One of the mysteries of the English language finally explained.
A severe, sometimes fatal, form of leptospirosis transmitted by rats via contaminated water.
- ‘‘We are not aware of any big increase in Weil's disease though it will be a number of months before we get the figures through,’ he said.’
- ‘Epidemics such as malaria, Dengue fever, Weil's disease, etc. continue to claim several lives every year.’
- ‘Leptospirosis is rare in the UK, and Weil's disease extremely rare.’
- ‘The incidence of infectious diseases such as diarrhoea, hepatitis, Weil's disease etc are on the rise.’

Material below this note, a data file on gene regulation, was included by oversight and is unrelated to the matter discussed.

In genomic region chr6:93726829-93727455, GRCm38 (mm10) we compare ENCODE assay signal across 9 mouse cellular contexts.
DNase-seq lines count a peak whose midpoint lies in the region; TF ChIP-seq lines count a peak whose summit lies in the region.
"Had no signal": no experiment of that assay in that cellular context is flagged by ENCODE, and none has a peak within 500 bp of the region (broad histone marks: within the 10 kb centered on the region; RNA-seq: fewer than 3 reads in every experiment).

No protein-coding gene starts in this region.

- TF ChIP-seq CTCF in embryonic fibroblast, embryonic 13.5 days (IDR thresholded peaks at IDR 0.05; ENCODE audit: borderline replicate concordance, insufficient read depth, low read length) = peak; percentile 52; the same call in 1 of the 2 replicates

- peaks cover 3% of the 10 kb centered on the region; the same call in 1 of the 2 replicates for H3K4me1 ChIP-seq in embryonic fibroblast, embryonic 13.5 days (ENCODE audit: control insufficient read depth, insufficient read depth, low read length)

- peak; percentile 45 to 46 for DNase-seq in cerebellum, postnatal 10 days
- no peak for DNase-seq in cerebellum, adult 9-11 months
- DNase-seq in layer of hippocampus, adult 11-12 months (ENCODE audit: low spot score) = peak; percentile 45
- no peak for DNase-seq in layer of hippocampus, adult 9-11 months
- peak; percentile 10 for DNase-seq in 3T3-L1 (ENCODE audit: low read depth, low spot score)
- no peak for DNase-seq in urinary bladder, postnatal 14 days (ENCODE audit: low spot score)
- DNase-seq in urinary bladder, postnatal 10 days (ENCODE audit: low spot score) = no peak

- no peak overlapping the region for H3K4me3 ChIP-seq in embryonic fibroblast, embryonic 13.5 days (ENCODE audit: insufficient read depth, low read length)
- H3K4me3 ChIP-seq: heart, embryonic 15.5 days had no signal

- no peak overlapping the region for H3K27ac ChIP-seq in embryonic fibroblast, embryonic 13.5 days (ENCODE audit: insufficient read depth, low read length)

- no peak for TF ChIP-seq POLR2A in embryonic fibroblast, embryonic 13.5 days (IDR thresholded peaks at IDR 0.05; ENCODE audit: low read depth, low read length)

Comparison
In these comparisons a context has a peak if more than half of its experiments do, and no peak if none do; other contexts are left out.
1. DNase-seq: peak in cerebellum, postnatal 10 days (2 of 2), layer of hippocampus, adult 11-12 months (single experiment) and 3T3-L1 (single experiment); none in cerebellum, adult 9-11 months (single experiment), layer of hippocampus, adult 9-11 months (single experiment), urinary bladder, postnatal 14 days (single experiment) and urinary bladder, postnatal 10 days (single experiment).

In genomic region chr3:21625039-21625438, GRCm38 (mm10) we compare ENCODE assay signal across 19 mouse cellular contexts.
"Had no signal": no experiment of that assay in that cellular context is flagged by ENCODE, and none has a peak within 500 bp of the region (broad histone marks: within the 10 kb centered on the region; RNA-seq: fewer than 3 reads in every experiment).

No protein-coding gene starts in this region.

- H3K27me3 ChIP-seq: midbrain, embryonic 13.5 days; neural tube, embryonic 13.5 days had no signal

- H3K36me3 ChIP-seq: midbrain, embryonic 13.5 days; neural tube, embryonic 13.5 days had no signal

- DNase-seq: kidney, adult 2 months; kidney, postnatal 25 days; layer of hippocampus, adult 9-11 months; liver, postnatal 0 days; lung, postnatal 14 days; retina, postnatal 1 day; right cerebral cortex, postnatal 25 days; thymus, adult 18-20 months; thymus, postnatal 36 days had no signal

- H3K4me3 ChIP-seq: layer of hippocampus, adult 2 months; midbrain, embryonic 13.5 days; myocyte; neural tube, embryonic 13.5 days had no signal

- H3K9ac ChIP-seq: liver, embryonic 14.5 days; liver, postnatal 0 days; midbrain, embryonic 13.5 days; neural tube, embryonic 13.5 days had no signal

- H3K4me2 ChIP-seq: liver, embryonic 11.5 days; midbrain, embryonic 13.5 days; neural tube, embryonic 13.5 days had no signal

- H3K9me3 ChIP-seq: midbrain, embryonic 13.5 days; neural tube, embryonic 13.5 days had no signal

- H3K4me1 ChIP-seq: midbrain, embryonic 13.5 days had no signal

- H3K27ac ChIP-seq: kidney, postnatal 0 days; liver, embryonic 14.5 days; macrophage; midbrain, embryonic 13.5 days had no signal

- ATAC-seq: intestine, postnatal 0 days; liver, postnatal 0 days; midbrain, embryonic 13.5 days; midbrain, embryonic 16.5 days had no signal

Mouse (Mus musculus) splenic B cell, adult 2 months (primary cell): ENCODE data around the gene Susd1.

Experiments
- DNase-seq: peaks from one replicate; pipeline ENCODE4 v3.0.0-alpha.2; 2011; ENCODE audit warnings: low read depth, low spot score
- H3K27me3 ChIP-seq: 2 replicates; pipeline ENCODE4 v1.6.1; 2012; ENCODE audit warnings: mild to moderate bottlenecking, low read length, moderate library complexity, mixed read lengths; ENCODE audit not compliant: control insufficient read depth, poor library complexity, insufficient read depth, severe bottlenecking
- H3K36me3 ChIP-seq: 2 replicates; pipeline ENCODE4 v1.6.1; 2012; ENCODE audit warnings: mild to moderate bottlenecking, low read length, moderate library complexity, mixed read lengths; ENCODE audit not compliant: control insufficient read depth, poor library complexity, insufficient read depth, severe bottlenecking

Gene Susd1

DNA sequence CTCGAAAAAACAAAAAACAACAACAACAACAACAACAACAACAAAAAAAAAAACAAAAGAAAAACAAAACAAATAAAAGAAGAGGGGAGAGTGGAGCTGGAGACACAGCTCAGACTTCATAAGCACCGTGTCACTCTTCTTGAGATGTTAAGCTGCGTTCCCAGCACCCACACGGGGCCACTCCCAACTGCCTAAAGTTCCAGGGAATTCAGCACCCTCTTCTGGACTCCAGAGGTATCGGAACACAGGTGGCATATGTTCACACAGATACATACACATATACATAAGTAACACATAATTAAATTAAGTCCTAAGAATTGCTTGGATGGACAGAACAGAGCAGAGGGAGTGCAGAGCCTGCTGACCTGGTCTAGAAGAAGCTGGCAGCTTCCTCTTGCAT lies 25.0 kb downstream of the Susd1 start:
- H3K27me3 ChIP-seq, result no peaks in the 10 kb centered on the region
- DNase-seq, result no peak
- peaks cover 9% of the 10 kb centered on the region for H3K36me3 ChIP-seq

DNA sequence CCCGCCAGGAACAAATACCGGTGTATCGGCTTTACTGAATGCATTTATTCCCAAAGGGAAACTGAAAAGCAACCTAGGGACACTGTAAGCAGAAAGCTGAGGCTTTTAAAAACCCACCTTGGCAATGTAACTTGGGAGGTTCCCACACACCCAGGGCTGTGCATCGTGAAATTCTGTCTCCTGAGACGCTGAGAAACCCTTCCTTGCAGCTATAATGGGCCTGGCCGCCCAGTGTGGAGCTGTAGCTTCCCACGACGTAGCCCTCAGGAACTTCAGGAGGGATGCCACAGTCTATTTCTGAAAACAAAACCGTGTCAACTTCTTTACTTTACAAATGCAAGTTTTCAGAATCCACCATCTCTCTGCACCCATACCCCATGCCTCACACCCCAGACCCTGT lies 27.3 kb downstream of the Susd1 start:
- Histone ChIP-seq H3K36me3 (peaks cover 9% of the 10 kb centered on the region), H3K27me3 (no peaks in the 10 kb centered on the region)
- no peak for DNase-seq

- ‘The river water is untreated and can harbour germs that cause illnesses such as Weil's disease.’
- ‘Icteric leptospirosis or Weil's disease is seen in about 10 per cent of the patients.’
- ‘Weil's disease, contracted from the urine and faeces of rats, can be fatal if not caught on time.’
Late 19th century: named after H. Adolf Weil (1848–1916), German physician.
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